As it turns out, Sewall the satirist was also up to the task. Partly, as will be seen, this is because he truly did discover himself to possess a certain gift for humorous invective and a capacity for spirited mock-epic narration and exposition, in the latter case sustained by something of a natural bent for the well-used heroic couplet. Most important, however, was a prize of inspired insight born of the author's obvious familiarity with Shakespeare. This was his recognition of how thoroughly the victim at hand had been cast as a backwoods likeness of the bard's fat, conniving, venal Falstaff: a self-important braggart, coward, liar, and thief; a low political intriguer with astonishing public effrontery yoked to enormous martial presumption. Indeed, given his precise aims, Sewall must simply have rubbed his eyes at the realization of how completely the subject at hand—the Burnt Corn debacle and Caller's feckless leadership of the band of routed brigands—seemed a wondrous conflation of virtually all the great rogue's misadventures in Henry IV, Part I: his poltroon's part as ringleader in the botched Gadshill robbery; his lying cover-up before the amused Hal and Poins; and his culminating ineptitude upon the field at Shrewsbury at the head of a personal army he has managed to recruit from cowardly scum like himself. In short, an entire satirical architecture of plot and character seemed to have played itself out of literature into Sewall's historical hand. His title, he could aver, simply did not lie. The Hero of the Burnt-Corn Battle had to be seen truly as nothing less than the incarnation of "Sir John Falstaff The II."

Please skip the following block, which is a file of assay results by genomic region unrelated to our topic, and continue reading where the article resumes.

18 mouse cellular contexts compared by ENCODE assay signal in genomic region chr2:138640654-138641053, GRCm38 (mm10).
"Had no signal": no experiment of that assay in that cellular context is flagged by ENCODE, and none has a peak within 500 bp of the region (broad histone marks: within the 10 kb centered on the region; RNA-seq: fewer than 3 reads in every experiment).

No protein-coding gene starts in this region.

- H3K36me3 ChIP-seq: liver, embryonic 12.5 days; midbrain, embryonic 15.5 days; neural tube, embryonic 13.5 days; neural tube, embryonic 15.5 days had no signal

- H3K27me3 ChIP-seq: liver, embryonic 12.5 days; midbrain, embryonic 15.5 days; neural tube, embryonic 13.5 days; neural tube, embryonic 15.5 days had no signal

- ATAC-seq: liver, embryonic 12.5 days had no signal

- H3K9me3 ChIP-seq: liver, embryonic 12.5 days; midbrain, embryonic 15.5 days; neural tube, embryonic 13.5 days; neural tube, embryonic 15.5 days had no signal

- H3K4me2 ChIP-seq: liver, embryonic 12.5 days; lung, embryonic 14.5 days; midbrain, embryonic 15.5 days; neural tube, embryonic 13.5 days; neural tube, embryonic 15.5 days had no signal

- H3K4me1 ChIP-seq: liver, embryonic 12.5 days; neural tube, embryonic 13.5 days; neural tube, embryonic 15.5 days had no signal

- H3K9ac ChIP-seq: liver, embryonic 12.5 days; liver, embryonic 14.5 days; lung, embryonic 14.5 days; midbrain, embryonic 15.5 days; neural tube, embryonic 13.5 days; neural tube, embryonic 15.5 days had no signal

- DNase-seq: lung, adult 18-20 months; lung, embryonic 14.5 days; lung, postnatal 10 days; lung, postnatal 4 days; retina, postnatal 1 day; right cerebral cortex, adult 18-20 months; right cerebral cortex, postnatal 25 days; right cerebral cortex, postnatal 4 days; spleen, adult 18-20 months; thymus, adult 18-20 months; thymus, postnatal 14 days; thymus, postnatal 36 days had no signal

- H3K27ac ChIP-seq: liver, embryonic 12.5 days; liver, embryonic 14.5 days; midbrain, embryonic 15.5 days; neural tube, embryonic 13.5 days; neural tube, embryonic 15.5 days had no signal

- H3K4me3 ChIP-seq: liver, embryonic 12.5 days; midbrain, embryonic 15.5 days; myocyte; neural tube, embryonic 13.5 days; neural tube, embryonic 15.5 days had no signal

So the title announced. And so the poem delivered, in rollicking Shakespearean reverberation, but also with admixtures of help from other noted literary forebears. The concisely damning epigraph, for instance—"He who fights, and runs away,/May live to fight another day;/But he who is in battle SLAIN,/Can never rise to fight again"—came from Butler's Hudibras, perhaps by way of Goldsmith. A bare two lines beyond the title, we find the poet congratulating himself on parodic improvement of Homer's Iliad as well. And once the fated encounter has plunged Caller and his aide into their hallucinatory wilderness adventures, Cervantes clearly enters the poem as a major guide.